The winning and highly commended entries to the 2016 Young Geographer of the Year competition were announced on Friday, at an awards ceremony at the Society’s headquarters in Kensington, London.
Young Geographer of the Year is a national competition run by the Society to encourage pupils to engage with geographical issues. Each year, the competition receives entries from thousands of pupils from hundreds of schools.
This year’s Young Geographer of the Year competition was an opportunity for geography pupils to answer the question ‘How is Britain changing?’
Steve Brace, the Society’s Head of Education and Outdoor Learning, said:
“This year students explored geographical change from many different perspectives.
“We were incredibly impressed with the entries we received. Many focused on how Britain’s physical features are changing in response to a wide range of geographical processes, while others focused on social, cultural or political change.”
Dr Rita Gardner CBE, Director of the Society, said:
“With humans now being recognised as the driving influence on our environment, and at a time of significant social change, it’s more important than ever that the next generation of geographers are able to identify and analyse geographical change. We’re delighted to see so many pupils considering how Britain is changing in such a thoughtful and knowledgeable way.”
The Society’s Young Geographer of the Year competition recognises the best entries across four categories: Key Stage 2 (students aged 9-11); Key Stage 3 (11-14); Key Stage 4 or GCSE (14-16); and Key Stage 5 or A Level (16-18). Pupils in the first three categories were asked to submit an annotated diagram or poster, while A Level pupils were asked to submit a 1,500 word essay, which could include illustrations, maps or graphs.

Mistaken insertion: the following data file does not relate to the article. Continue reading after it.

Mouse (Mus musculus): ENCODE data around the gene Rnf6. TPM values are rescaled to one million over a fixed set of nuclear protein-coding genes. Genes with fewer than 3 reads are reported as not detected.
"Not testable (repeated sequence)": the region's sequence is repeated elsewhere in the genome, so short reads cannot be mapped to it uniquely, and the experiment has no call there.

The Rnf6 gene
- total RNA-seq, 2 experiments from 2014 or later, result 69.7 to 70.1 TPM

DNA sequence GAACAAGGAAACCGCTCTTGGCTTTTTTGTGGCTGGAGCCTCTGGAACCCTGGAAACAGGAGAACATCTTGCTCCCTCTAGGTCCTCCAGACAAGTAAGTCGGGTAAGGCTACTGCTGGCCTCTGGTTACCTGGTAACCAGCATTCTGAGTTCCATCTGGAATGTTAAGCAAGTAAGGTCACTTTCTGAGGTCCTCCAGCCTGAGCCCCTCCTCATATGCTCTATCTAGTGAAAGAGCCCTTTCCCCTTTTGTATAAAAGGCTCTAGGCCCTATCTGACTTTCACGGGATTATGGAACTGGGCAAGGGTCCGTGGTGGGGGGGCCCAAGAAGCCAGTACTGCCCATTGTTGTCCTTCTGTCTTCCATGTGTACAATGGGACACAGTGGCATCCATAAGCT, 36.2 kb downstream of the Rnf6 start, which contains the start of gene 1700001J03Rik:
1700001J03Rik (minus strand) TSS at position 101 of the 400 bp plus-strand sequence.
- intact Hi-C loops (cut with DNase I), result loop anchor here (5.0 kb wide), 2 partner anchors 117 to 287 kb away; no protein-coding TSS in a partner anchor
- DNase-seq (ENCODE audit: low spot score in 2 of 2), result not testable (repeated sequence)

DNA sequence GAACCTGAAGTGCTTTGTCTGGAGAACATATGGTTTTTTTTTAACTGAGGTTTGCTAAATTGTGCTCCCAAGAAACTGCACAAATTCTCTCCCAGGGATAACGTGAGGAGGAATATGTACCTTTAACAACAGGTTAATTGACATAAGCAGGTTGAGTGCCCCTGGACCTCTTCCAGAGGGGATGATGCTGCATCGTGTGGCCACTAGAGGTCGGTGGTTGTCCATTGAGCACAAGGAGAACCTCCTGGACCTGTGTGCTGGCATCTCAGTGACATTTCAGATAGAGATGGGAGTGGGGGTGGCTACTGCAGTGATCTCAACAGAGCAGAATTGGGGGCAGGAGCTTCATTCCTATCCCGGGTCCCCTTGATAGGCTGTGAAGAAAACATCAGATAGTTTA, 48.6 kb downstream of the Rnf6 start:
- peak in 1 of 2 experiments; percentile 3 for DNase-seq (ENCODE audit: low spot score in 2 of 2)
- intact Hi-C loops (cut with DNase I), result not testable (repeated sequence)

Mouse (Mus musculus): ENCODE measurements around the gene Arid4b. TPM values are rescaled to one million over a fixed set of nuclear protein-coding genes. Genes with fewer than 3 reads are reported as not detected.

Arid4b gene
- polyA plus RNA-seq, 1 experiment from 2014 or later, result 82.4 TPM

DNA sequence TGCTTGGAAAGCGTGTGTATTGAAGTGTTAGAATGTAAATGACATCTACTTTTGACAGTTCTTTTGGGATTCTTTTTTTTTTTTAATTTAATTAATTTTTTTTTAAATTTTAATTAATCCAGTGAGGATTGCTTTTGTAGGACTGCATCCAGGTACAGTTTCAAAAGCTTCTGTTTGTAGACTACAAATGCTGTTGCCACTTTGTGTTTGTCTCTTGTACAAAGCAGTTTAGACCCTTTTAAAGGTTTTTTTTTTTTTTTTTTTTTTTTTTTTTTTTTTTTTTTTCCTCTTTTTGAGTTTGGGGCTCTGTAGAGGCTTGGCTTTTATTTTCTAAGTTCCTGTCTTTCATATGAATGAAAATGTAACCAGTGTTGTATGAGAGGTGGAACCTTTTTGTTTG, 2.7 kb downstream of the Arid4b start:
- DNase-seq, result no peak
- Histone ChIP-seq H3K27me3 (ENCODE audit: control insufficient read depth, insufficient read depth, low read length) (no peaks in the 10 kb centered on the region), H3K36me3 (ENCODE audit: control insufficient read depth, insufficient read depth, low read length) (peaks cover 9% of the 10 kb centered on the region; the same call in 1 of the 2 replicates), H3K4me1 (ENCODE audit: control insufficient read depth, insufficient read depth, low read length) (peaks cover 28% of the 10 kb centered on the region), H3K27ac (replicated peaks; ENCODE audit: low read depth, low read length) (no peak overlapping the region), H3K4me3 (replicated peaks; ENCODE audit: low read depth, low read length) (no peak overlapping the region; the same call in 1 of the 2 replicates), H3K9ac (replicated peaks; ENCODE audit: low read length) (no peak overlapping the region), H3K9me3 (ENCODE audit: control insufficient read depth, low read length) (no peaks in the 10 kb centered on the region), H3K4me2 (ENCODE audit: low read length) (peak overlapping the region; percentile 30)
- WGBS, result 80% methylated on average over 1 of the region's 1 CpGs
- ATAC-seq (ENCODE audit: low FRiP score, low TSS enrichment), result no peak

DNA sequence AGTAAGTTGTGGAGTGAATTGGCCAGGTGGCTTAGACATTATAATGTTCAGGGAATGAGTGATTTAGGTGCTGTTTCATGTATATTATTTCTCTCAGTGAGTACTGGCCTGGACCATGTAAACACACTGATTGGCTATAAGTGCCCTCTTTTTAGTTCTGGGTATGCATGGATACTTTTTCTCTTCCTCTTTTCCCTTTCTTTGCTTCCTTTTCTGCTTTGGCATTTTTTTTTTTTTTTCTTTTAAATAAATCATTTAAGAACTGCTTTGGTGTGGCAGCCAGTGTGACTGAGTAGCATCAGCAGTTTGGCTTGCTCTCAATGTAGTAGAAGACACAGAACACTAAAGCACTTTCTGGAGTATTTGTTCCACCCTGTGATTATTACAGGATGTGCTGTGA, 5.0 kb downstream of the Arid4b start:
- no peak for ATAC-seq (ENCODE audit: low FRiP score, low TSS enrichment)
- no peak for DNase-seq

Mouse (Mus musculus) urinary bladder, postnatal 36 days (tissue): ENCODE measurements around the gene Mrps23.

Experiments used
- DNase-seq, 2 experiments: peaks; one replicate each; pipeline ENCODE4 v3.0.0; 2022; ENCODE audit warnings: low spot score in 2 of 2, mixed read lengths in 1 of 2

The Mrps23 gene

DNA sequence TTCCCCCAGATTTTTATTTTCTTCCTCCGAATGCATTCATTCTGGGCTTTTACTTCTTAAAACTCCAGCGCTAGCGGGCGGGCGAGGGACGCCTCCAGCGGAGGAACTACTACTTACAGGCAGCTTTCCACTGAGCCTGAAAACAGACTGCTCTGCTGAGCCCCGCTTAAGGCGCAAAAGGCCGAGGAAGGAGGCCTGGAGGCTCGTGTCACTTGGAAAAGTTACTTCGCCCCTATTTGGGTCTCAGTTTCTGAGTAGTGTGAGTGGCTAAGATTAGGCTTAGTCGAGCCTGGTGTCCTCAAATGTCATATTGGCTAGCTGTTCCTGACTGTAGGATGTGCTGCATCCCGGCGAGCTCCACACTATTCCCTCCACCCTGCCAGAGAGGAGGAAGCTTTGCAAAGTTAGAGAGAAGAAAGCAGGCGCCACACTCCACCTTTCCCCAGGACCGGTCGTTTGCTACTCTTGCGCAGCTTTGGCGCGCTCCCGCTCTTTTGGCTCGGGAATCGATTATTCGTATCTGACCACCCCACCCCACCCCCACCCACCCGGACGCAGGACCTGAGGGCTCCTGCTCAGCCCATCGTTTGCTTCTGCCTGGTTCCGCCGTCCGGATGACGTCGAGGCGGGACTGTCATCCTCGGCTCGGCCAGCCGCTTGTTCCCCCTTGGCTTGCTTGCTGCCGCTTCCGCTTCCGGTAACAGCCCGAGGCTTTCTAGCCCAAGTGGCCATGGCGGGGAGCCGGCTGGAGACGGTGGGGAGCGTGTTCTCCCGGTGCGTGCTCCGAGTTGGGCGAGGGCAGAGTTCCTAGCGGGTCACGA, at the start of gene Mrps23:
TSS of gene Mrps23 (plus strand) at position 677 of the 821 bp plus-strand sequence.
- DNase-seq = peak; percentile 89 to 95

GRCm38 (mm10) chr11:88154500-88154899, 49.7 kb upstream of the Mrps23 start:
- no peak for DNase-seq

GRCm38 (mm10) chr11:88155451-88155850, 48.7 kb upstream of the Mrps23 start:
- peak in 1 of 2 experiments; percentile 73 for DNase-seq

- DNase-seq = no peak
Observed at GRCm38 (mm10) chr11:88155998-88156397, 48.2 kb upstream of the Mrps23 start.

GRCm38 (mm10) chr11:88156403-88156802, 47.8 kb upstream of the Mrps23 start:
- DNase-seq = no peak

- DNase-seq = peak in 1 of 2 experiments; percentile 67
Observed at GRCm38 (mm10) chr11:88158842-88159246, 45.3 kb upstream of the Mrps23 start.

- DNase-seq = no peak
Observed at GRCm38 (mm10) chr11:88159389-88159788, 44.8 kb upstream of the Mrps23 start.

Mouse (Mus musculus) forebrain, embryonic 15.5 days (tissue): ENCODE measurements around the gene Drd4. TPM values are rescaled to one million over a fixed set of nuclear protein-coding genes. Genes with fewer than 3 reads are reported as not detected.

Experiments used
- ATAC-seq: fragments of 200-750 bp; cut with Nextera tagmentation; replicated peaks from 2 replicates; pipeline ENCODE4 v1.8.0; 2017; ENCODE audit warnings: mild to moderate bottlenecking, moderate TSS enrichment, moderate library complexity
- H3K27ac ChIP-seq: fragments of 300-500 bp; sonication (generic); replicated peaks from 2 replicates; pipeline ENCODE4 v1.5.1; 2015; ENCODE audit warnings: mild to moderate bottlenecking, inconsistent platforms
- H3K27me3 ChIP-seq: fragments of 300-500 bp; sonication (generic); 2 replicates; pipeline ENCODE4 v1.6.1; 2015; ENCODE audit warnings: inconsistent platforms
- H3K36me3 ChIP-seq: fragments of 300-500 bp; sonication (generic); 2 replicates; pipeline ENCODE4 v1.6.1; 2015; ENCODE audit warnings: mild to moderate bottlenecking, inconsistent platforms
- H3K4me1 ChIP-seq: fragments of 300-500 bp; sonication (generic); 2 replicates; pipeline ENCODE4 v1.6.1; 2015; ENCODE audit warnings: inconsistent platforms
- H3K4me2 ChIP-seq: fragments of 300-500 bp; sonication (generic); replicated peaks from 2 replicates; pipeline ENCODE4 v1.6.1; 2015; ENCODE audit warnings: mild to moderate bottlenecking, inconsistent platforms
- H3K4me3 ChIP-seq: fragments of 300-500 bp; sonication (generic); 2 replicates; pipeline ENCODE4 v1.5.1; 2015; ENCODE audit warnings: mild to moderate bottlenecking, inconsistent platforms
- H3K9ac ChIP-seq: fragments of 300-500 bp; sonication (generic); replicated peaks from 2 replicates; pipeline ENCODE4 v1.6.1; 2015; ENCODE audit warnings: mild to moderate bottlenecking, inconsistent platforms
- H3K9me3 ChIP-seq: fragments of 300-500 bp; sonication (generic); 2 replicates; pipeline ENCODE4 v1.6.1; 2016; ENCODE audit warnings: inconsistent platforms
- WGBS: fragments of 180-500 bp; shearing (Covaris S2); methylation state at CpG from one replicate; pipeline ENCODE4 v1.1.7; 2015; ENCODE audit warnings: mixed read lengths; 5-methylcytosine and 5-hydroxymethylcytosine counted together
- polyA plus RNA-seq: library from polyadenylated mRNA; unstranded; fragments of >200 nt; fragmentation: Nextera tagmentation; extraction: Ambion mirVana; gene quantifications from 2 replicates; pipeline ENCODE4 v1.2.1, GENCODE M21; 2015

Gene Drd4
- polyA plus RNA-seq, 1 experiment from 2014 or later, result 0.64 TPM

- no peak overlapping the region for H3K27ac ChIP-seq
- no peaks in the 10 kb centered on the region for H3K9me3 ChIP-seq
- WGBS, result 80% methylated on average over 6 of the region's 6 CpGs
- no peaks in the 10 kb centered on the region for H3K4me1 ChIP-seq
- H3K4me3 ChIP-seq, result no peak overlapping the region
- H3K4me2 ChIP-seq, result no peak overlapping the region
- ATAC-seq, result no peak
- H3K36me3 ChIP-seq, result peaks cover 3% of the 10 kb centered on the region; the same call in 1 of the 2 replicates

The overall category winners were:
The Society also announced the winner of this year’s Rex Walford Award for new or student teachers. Richard Sutton, from Sir Frederic Osborn School, was judged to have produced the best set of teaching resources linked to this year’s Young Geographer of the Year competition question.
The Young Geographer of the Year competition is run by the Society in conjunction with Geographical magazine and is kindly supported by Esri UK, Ordnance Survey, Stanfords, Philip’s and Cotswold Outdoors.
Honouring the achievements of Sir Ernest Shackleton and the men of the Endurance expedition of 1914-1917, our Enduring Eye exhibition is on display in Cheltenham until 24 February 2019.
10 January 2019
David will explore the future prospects of younger people, and the state, looking at the long-term demographic, economic and political drivers of differences between the generations – one of the key issues of our time.
24 October 2016
This 2016 policy briefing offers recommendations for flood management policy in the UK across a variety of domains.
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